Want to see a disappearing act? Simple. Just give your kids some money. That cash is gone before you can say "poof".
It's never too early to learn the value of money. The sooner you can teach a child about saving and budgeting, the better prepared they'll be to manage their own money. How does a parent do that? There are of course many different ways, but Betty Casey, editor of Tulsa Kids Magazine, shared with me three ideas for my Money You Can Count On segment. Here they are:
- Set an example by creating a family project to save for something, such as a vacation. Casey says, "You can talk to your children about maybe not going out to eat this week and save that money we would have spent on pizza to put in our vacation jar."
- Teach them monetary goals. If your child gets a wad of cash at their birthday party, or gets a weekly allowance, help them to set aside some of that for long term goals, and not blow it all at once. "That way they learn some delayed gratification with money," says Casey.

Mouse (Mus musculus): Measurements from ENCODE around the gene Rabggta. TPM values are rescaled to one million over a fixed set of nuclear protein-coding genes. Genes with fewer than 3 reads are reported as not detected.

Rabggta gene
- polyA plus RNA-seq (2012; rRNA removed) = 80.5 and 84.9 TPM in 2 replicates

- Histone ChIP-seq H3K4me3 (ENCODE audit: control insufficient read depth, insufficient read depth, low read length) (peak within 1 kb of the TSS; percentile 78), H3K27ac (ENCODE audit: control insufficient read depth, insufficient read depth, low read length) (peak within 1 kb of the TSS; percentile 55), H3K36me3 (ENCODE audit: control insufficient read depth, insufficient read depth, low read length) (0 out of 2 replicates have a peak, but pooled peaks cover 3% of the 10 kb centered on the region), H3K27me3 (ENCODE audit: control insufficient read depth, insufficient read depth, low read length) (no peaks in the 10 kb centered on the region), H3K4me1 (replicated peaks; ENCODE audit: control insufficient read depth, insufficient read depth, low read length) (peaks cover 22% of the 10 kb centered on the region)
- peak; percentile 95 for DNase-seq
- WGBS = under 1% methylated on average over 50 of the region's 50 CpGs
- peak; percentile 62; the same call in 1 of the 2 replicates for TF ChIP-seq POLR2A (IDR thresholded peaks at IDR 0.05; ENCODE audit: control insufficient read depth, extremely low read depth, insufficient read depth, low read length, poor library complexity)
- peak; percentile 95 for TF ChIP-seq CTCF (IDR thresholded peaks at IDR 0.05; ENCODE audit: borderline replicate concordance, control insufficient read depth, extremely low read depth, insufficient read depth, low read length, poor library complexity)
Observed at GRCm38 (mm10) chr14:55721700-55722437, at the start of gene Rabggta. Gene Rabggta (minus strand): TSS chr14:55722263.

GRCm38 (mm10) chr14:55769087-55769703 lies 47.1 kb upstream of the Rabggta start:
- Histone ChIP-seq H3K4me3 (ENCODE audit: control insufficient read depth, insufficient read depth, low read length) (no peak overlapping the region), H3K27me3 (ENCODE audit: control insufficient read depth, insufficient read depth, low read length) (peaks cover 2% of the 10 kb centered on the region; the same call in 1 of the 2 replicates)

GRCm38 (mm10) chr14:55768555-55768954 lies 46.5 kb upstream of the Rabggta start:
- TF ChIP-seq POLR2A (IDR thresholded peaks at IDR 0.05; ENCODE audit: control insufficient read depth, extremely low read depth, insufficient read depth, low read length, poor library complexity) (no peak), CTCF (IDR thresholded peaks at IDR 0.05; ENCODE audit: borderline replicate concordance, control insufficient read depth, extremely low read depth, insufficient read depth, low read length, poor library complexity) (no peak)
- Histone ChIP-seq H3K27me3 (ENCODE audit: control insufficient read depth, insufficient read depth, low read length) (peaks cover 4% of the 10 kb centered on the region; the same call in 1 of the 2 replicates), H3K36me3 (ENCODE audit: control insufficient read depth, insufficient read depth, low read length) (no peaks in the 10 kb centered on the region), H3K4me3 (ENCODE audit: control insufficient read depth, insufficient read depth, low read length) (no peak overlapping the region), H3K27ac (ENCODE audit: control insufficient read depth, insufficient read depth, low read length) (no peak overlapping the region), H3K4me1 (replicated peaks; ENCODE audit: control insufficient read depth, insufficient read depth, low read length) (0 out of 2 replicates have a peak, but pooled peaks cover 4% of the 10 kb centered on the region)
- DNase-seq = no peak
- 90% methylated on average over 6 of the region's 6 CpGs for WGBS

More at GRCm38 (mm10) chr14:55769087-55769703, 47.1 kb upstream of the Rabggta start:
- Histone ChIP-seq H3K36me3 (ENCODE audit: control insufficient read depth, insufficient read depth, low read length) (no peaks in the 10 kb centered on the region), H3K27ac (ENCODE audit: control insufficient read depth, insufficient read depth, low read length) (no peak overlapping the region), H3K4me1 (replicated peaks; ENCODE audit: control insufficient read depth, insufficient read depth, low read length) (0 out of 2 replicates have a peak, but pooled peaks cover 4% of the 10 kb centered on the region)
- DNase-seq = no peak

- Think about drawing up contracts with your teenagers to make them pay for some of their expenses. If they drive, they pay for gas or insurance. That'll teach them to save their money. "When they take a little responsibility for it", according to Casey, "then it teaches them about money and financial responsibility and some personal responsibility in contributing to the family."
Teaching your kids how to KEEP their money. Now that's a magic act worth learning.
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